Sukuk-funded road and infrastructure projects have been a growing factor in the sector. Will this continue, and have banking and finance teams had to adapt to the increased demand? Similarly, are projects-focused practices or financing teams doing better out of this development?
It does appear that these sectors will continue to experience growth. For instance, in July 2020, Nigeria’s Minister of Power, while receiving a sovereign Sukuk symbolic cheque of N165.55Billion from the Minister of Finance, announced that the Federal Government of Nigeria is set to fix 44 federal roads all over the country. This signifies that the growth in Sukuk-funded road and infrastructure projects will continue.
Furthermore, the Debt Management Office (DMO) recently announced an oversubscription of the third sovereign Sukuk, having offered N150 Billion to investors. The said offer attracted a very high subscription rate from investors, with a total of N669.124 Billion subscriptions. This suggests that there will continue to be available resources through Sukuk bonds, with which the government can take up projects.
Banking and finance teams of law firms are becoming used to this increased demand and are quickly adapting to the developments. There has also been increased revenues from firms with strong banking and finance and capital market teams as they continue to play the role of advisers to the banks and the government.
How have firms utilised innovation and technology in recent years? Are firms working differently to how they did a decade ago?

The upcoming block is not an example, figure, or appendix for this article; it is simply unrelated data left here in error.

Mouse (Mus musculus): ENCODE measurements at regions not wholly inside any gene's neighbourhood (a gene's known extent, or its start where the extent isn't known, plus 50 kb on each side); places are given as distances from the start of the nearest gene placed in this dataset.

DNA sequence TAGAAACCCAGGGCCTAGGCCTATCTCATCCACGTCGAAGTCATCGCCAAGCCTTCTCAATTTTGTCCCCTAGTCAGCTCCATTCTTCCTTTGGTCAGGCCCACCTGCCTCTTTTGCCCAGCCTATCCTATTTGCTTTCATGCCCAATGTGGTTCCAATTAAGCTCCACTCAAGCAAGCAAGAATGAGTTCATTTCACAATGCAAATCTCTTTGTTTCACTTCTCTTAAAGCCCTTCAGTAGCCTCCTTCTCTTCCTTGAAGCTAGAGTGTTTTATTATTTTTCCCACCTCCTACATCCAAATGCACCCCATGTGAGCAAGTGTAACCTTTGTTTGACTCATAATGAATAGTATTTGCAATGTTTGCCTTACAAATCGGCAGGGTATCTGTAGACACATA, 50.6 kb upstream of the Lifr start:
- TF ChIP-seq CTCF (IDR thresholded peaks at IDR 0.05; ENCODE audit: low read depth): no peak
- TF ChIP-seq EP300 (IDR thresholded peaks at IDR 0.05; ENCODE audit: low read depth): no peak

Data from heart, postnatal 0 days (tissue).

As you are aware, technology is a game changer, and the world is adapting to the recent technological trends and growth. Law firms are not exempted, as they have had to adapt to this trend and as a result, adopt new policies that are in tandem with this technological growth and advancement.
For example, most law firms now communicate with their clients through electronic mails, and meetings and client interviews are now held through various electronic/virtual platforms. Laws are being amended to reflect the current position of things and documents which are signed electronically are now more readily accepted. Furthermore, the recent outbreak of COVID19 has changed the way in which most law firms operate. Law firms have been forced to operate remotely, thereby adopting certain digital methods. For example, some law firms have transited from analogue storage of files to cloud storage. Through these means, court processes, agreements and other documents can now be accessed remotely.